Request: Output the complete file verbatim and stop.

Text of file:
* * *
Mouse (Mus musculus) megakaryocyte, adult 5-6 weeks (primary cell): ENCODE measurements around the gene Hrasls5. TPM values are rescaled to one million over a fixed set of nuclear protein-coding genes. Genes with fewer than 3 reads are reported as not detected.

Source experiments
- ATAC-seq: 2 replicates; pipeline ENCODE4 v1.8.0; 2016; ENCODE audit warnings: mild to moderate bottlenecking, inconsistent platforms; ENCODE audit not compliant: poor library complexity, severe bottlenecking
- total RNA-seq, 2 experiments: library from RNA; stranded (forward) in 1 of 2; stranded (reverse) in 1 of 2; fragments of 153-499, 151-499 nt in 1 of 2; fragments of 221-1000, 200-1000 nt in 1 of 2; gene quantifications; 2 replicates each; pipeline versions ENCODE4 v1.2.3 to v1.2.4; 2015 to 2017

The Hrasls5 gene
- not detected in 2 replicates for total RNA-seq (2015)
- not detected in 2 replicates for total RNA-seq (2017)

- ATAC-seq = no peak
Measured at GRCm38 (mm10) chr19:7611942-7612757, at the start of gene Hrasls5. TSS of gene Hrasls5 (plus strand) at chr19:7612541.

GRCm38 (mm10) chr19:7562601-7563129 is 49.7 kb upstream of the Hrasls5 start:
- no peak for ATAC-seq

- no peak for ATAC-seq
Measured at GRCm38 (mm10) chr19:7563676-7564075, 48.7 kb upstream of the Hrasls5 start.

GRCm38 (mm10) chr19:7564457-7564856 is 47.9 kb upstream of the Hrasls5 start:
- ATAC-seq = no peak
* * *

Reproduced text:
Mouse (Mus musculus) megakaryocyte, adult 5-6 weeks (primary cell): ENCODE measurements around the gene Hrasls5. TPM values are rescaled to one million over a fixed set of nuclear protein-coding genes. Genes with fewer than 3 reads are reported as not detected.

Source experiments
- ATAC-seq: 2 replicates; pipeline ENCODE4 v1.8.0; 2016; ENCODE audit warnings: mild to moderate bottlenecking, inconsistent platforms; ENCODE audit not compliant: poor library complexity, severe bottlenecking
- total RNA-seq, 2 experiments: library from RNA; stranded (forward) in 1 of 2; stranded (reverse) in 1 of 2; fragments of 153-499, 151-499 nt in 1 of 2; fragments of 221-1000, 200-1000 nt in 1 of 2; gene quantifications; 2 replicates each; pipeline versions ENCODE4 v1.2.3 to v1.2.4; 2015 to 2017

The Hrasls5 gene
- not detected in 2 replicates for total RNA-seq (2015)
- not detected in 2 replicates for total RNA-seq (2017)

- ATAC-seq = no peak
Measured at GRCm38 (mm10) chr19:7611942-7612757, at the start of gene Hrasls5. TSS of gene Hrasls5 (plus strand) at chr19:7612541.

GRCm38 (mm10) chr19:7562601-7563129 is 49.7 kb upstream of the Hrasls5 start:
- no peak for ATAC-seq

- no peak for ATAC-seq
Measured at GRCm38 (mm10) chr19:7563676-7564075, 48.7 kb upstream of the Hrasls5 start.

GRCm38 (mm10) chr19:7564457-7564856 is 47.9 kb upstream of the Hrasls5 start:
- ATAC-seq = no peak